People Who Find God in Sunsets

People Who Find God in Sunsets August 21, 2014

When they find out she’s a minister, Lillian Daniel complains, people on airplanes keep telling her they’re spiritual but not religious. “Such a person will always share this as if it is some kind of daring insight, unique to him, bold in its rebellion against the religious status quo. Next thing you know, he’s telling me that he finds God in the sunsets. These people always find God in the sunsets. And in walks on the beach.”

She keeps piling it on, in a short article on the Huffington Post website: “Thank you for sharing, spiritual-but-not-religious sunset person. You are now comfortably in the norm for self-centered American culture, right smack in the bland majority of people who find ancient religions dull but find themselves uniquely fascinating.”

She’s very cranky about this, but I know how she feels. People think they get brownie points for feeling good about the universe and doing what they were going to do anyway as long as they call it “spiritual.” Most of them suggest that spirituality is better than religion: “You have religion, you poor simple-minded do-it-by-the-numbers drudge, but I have spirituality.” I try to keep my mouth closed and count slowly to ten.

Pope Francis calls this kind of religion (and it is a religion) “intimism,” I think to say that it gives a false feeling of intimacy with God. “It is sort of like New Age,” he said, speaking to the priests of an Italian diocese. It’s “a pagan religiosity” and a form of “the first heresy of the Church,” Gnosticism.

He didn’t say much about it, but he gets at the thing that bothers me about this kind of religion. It’s too vague, too hazy, too . . . pointless. It advertises itself as a steak when it’s really made of cotton candy, and sugar-free cotton candy to boot. It says “I’m a serious, grown-up faith,” but it’s not.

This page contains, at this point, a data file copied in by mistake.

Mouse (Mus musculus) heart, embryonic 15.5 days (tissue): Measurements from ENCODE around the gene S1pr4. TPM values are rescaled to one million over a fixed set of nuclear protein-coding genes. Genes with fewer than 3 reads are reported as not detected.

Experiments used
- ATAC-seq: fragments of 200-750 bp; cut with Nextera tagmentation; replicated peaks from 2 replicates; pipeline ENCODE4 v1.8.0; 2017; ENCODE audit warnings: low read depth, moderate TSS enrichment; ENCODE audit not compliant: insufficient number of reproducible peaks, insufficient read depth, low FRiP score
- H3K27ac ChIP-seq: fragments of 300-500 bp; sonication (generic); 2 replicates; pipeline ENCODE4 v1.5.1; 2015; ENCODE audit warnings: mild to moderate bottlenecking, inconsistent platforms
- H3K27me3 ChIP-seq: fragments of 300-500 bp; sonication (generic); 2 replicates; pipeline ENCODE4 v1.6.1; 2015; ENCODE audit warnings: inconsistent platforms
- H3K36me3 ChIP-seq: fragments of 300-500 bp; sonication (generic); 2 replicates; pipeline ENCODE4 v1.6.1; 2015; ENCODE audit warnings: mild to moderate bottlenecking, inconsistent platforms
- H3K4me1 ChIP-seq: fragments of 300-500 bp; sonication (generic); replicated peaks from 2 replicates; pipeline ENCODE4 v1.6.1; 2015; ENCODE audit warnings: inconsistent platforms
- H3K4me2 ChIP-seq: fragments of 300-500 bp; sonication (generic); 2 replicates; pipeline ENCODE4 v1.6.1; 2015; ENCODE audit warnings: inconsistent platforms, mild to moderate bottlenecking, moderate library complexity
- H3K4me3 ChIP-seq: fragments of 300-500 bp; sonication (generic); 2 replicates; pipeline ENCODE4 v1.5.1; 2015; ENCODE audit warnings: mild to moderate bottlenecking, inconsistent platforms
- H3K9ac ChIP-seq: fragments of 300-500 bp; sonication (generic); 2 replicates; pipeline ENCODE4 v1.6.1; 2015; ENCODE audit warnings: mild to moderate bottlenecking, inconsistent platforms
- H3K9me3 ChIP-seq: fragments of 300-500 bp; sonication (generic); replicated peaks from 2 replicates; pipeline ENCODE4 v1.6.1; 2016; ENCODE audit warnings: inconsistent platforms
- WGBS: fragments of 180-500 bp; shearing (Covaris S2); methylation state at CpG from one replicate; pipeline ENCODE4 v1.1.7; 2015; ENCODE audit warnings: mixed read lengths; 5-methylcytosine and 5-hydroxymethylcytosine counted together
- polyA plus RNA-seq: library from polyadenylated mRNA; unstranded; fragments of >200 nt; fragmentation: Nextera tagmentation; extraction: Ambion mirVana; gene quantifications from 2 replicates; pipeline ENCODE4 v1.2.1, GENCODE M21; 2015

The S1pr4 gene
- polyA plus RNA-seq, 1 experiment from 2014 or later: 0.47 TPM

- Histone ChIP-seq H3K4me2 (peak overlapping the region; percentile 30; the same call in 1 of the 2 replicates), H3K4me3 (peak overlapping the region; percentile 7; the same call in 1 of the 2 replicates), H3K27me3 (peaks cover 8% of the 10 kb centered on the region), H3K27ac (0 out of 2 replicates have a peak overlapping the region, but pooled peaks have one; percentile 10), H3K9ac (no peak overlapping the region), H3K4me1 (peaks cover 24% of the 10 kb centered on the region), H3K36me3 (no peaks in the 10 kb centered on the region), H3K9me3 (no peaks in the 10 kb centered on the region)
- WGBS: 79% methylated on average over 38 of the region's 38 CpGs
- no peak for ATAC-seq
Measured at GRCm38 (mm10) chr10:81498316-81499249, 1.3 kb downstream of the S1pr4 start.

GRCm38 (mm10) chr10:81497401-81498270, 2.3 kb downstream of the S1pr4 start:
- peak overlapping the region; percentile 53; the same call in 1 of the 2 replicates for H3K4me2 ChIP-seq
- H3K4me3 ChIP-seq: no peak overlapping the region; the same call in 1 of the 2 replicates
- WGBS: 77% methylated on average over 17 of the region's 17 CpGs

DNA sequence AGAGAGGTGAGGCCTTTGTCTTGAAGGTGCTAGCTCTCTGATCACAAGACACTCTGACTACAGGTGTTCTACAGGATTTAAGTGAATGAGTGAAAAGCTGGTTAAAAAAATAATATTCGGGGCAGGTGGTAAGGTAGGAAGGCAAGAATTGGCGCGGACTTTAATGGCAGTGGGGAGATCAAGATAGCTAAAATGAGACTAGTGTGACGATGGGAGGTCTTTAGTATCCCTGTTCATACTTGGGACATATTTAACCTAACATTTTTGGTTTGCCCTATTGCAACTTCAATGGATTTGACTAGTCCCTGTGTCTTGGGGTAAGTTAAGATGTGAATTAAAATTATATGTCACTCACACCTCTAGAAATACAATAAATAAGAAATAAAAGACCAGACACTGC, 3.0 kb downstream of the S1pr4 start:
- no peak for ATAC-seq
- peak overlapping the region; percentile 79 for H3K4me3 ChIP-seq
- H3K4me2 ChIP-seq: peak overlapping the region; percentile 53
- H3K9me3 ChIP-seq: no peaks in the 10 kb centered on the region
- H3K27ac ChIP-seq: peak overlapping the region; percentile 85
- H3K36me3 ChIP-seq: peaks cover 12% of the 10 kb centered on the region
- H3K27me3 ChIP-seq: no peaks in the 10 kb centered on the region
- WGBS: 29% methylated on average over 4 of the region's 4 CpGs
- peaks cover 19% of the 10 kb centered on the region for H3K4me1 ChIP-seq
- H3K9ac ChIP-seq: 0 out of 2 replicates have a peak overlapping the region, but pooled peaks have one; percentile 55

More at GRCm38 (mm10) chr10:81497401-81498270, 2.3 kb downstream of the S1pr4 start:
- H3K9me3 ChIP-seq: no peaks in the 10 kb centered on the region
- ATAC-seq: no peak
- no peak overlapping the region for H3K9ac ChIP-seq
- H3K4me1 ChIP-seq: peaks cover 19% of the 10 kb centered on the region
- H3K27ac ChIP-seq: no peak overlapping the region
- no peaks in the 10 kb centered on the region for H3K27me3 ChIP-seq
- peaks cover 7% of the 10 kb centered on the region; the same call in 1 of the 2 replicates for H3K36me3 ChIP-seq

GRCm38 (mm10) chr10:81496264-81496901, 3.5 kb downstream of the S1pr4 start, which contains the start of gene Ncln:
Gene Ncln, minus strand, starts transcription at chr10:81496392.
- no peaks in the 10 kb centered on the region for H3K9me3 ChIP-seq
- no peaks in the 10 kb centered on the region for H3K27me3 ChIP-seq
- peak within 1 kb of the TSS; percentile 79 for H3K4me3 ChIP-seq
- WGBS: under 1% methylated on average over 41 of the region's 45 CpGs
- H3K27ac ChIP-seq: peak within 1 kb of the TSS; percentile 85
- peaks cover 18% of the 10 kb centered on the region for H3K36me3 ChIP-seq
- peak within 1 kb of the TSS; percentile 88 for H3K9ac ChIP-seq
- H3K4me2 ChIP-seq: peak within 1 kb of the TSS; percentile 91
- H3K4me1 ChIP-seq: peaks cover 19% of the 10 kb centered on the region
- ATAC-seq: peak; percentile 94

A serious, grown-up faith tells us “Thus says the Lord,” or at least “Thus says the universe.” It deals with the problem that we don’t seem to fit in this world very well. It calls us to some ideal we’re not reaching. It offers us a hope that our life and our world will be better. It gives us things to do to be better.

Buddhism, the religion closest to “spiritual but not religious,” is a serious, grown-up faith. It demands something of you. It’s hard work, being a serious Buddhist. Buddhist monks don’t stare at sunsets while drinking wine on the porch.

A serious religion is solid. You may think it completely wrong, but you can see it clearly and decide what you think about it. You can take its measure. This kind of “spirituality,” there’s just nothing there to see. It can be anything and nothing.

I bring it up not to rant about it, or only a little, but because it tells us something about the lives of many of the people we care about, who will tell us some version of “I’m spiritual, but I’m not religious like you are.” A feeling of a spiritual connection with the universe is not a gospel and many people are going to find that out the hard way.

That a beautiful sunset makes you feel good about everything doesn’t help you when you really need help. The sunset’s still beautiful when your wife has cancer, you’ve lost your job, and you have to be out of your home in a month, but so what? The same nature that produced the sunset is producing the cancer cells threatening to kill your wife.

The man wasting away from pancreatic cancer will, as I’ve written elsewhere, get no help nor comfort from the “spiritual,” which will abandon him when he feels pain morphine won’t suppress. He has no one to beg for help, no one to ask for comfort, no one to be with him, no one to meet when he crosses from this world to the next. He wants what religion promises.

He wants what God in his Church will give him. It’s so easy to be spiritual but not religious he may not see it now, and you have to pray he sees it in time. Even when, if you’re like me, you’re feeling really annoyed with him.

“People Who Find God in Sunsets” is a recent column I wrote in the Catholic Sense series that appears in the Pittsburgh Catholic and other diocesan newspapers.

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